Grafting can also affect tolerance to abiotic stress. Experiments in cherry tomato found that grafting on drought-tolerant rootstocks resulted in higher fruit production (Sánchez-Rodríguez et al., 2012). Several studies have shown that salt stress in cucumber can be alleviated by grafting cucumber onto Cucurbita rootstocks. Alleviation of salt stress may be due to delaying photo-inhibition, which is caused by changes in nitrogen metabolism during salt penetration. Other examples, such as the tolerance of citrus to boron stress (Papadakis et al., 2004a,b) and the resistance of tomato to thermal stress (Rivero et al., 2003), provide more options for exploring the mechanisms of this phenomenon.

In addition to the cases mentioned above, related publications have indicated that physiological and morphological features can be altered by stock–scion interactions. The ability of rootstocks from certain fruit trees to dwarf their scions, which has been acknowledged for decades, is used in agriculture. A series of rootstocks used for dwarfing has been developed in apples, and genetic marker analysis linked to the dwarfing traits has been performed. In micrografting experiments in Arabidopsis, Turnbull et al. (2002) found that the wild-type (WT) stocks can effectively inhibit rosette branching of the increased branching mutants max1 (more axillary growth) and max3. Notably, when two shoots from the max1 and WT seedlings were simultaneously grafted onto a max1 rootstock, the mutant shoot showed increasing branching while the WT shoot did not. When the max1 rootstock was replaced with a WT rootstock, neither of the shoots branched profusely. The results indicated that branch signaling can spread from root to shoot but not from shoot to shoot.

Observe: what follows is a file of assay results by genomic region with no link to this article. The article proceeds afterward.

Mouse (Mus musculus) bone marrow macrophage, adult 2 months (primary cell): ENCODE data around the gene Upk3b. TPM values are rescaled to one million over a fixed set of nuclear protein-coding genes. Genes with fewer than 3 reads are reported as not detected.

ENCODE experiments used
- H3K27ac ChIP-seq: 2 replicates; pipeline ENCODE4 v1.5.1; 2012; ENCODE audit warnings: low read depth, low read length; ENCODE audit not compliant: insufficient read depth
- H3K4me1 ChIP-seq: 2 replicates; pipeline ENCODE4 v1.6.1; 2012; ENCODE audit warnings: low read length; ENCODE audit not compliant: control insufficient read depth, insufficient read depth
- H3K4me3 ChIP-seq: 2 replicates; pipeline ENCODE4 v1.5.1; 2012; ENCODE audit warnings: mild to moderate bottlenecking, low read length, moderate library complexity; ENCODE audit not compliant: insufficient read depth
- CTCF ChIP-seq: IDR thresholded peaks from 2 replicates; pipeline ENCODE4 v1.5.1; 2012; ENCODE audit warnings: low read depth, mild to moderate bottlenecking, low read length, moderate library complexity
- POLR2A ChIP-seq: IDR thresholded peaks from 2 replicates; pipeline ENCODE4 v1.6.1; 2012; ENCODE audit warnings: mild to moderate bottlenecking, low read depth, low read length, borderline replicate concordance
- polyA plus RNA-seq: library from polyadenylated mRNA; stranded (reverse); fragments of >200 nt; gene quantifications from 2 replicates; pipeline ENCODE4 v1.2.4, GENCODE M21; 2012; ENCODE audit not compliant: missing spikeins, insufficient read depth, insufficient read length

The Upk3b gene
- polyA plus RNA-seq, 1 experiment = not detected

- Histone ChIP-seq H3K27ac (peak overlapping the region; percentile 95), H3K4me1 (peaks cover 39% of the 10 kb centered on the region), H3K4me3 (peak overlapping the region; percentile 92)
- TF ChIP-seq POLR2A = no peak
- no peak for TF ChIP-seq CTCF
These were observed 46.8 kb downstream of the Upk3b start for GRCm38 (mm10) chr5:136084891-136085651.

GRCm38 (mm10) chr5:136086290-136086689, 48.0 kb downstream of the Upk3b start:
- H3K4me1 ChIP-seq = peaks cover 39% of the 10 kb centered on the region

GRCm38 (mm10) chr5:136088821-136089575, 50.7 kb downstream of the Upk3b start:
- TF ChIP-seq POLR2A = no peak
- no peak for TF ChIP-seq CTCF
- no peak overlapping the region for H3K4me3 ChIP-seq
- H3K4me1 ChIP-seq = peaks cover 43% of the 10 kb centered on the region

*CR: Prince: Reciprocal Influence of Stock and Scion (1832)
I have now to state to you what I have never met with in any author, that the graft has an influence on the stock and root of the tree. The cherry tree when the thermometer in hard winters falls much below zero, is frequently killed by the severity of the frost. I had some years ago, 1821, a number of cherry trees killed, but the Weeping cherry, a native of Siberia, although budded some height from the ground, remained uninjured; this led me more minutely to examine their roots, and I found invariably, that the roots of all the weeping cherries differed from the roots of other cherry trees, although the stock was the same; the roots of the trees grafted or budded with the weeping cherry being much fuller of fine spreading fibres, and rooting much stronger. Mentioning this fact to a man who keeps a small apple nursery in this place, and on whose veracity I could depend, he told me that the graft of the Siberian crab apple trees, although grafted two feet from the ground, affected the roots, and caused them to become so wiry and hard, and so full of these fine tough fibrous roots, and that they were very different from the roots of other apple trees.

The majority of current research has been dedicated to using rootstocks to influence shoot phenotypes, but the root changes induced by scions have been seldom discussed,* probably due to the important role that scions play in agricultural and horticultural practices and also the relative difficulty in observing root phenotype changes given that they are below ground. However, the effects of the scion on stock growth and carbohydrate storage seem to be indisputable (Dahniya et al., 1982), and root–shoot interactions remain to be explored further.

Vegetative Hybrids

Stock / Scion Influence